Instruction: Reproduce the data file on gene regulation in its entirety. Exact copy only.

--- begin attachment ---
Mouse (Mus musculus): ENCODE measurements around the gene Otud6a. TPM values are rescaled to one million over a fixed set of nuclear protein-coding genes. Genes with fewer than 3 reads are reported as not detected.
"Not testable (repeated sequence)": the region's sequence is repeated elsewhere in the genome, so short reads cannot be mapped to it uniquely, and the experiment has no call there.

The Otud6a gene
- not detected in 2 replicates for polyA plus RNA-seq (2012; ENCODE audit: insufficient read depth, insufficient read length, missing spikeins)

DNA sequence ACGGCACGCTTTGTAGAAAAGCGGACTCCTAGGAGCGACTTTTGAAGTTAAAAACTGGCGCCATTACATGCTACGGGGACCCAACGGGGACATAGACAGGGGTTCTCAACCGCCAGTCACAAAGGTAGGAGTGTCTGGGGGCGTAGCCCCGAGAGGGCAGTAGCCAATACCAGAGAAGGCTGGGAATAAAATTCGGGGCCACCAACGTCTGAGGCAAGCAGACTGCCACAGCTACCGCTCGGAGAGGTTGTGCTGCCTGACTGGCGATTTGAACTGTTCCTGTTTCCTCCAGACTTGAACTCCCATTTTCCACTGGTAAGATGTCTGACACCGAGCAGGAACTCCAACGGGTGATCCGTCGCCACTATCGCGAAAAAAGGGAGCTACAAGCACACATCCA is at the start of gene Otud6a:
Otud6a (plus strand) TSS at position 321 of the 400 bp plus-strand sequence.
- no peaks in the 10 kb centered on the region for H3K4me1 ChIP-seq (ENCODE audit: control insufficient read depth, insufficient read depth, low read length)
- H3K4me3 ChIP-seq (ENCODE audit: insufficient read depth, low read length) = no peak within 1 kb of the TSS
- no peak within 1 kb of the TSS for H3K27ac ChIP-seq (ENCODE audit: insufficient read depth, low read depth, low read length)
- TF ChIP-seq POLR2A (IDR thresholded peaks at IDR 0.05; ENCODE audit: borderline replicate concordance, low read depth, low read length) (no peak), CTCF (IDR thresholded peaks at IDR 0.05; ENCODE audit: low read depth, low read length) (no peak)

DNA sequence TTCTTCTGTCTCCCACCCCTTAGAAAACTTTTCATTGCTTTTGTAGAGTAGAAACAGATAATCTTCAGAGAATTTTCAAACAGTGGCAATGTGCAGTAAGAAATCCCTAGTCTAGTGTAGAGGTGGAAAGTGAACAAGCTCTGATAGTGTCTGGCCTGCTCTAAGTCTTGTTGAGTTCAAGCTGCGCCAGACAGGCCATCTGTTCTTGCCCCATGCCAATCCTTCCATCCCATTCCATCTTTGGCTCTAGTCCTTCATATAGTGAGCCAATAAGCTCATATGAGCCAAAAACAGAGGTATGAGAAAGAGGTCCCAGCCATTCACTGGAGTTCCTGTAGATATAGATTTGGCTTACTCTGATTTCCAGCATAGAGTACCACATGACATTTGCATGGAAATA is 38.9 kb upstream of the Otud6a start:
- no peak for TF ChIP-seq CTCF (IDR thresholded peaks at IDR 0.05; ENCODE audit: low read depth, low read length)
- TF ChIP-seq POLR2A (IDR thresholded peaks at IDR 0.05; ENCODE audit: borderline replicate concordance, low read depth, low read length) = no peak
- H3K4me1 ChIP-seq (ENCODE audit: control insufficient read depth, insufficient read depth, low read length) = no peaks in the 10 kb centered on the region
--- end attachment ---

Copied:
Mouse (Mus musculus): ENCODE measurements around the gene Otud6a. TPM values are rescaled to one million over a fixed set of nuclear protein-coding genes. Genes with fewer than 3 reads are reported as not detected.
"Not testable (repeated sequence)": the region's sequence is repeated elsewhere in the genome, so short reads cannot be mapped to it uniquely, and the experiment has no call there.

The Otud6a gene
- not detected in 2 replicates for polyA plus RNA-seq (2012; ENCODE audit: insufficient read depth, insufficient read length, missing spikeins)

DNA sequence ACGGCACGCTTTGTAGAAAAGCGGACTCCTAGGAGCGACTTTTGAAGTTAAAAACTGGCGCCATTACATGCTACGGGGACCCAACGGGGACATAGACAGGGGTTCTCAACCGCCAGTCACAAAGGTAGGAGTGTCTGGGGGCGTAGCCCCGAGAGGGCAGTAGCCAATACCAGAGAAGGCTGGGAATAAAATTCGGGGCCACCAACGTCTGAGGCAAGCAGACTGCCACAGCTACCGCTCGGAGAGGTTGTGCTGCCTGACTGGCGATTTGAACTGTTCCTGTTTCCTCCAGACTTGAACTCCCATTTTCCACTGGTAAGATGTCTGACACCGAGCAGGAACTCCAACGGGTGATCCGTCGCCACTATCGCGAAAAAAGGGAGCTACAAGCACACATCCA is at the start of gene Otud6a:
Otud6a (plus strand) TSS at position 321 of the 400 bp plus-strand sequence.
- no peaks in the 10 kb centered on the region for H3K4me1 ChIP-seq (ENCODE audit: control insufficient read depth, insufficient read depth, low read length)
- H3K4me3 ChIP-seq (ENCODE audit: insufficient read depth, low read length) = no peak within 1 kb of the TSS
- no peak within 1 kb of the TSS for H3K27ac ChIP-seq (ENCODE audit: insufficient read depth, low read depth, low read length)
- TF ChIP-seq POLR2A (IDR thresholded peaks at IDR 0.05; ENCODE audit: borderline replicate concordance, low read depth, low read length) (no peak), CTCF (IDR thresholded peaks at IDR 0.05; ENCODE audit: low read depth, low read length) (no peak)

DNA sequence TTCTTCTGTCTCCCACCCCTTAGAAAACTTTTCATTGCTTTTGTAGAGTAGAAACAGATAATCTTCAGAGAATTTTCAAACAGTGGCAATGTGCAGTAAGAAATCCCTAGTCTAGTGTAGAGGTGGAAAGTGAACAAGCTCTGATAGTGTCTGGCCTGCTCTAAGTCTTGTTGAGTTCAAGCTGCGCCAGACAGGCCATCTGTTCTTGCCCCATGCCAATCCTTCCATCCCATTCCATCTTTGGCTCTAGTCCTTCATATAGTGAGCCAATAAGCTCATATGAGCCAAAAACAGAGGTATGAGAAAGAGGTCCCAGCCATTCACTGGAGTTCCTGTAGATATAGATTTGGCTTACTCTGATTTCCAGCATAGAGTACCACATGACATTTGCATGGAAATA is 38.9 kb upstream of the Otud6a start:
- no peak for TF ChIP-seq CTCF (IDR thresholded peaks at IDR 0.05; ENCODE audit: low read depth, low read length)
- TF ChIP-seq POLR2A (IDR thresholded peaks at IDR 0.05; ENCODE audit: borderline replicate concordance, low read depth, low read length) = no peak
- H3K4me1 ChIP-seq (ENCODE audit: control insufficient read depth, insufficient read depth, low read length) = no peaks in the 10 kb centered on the region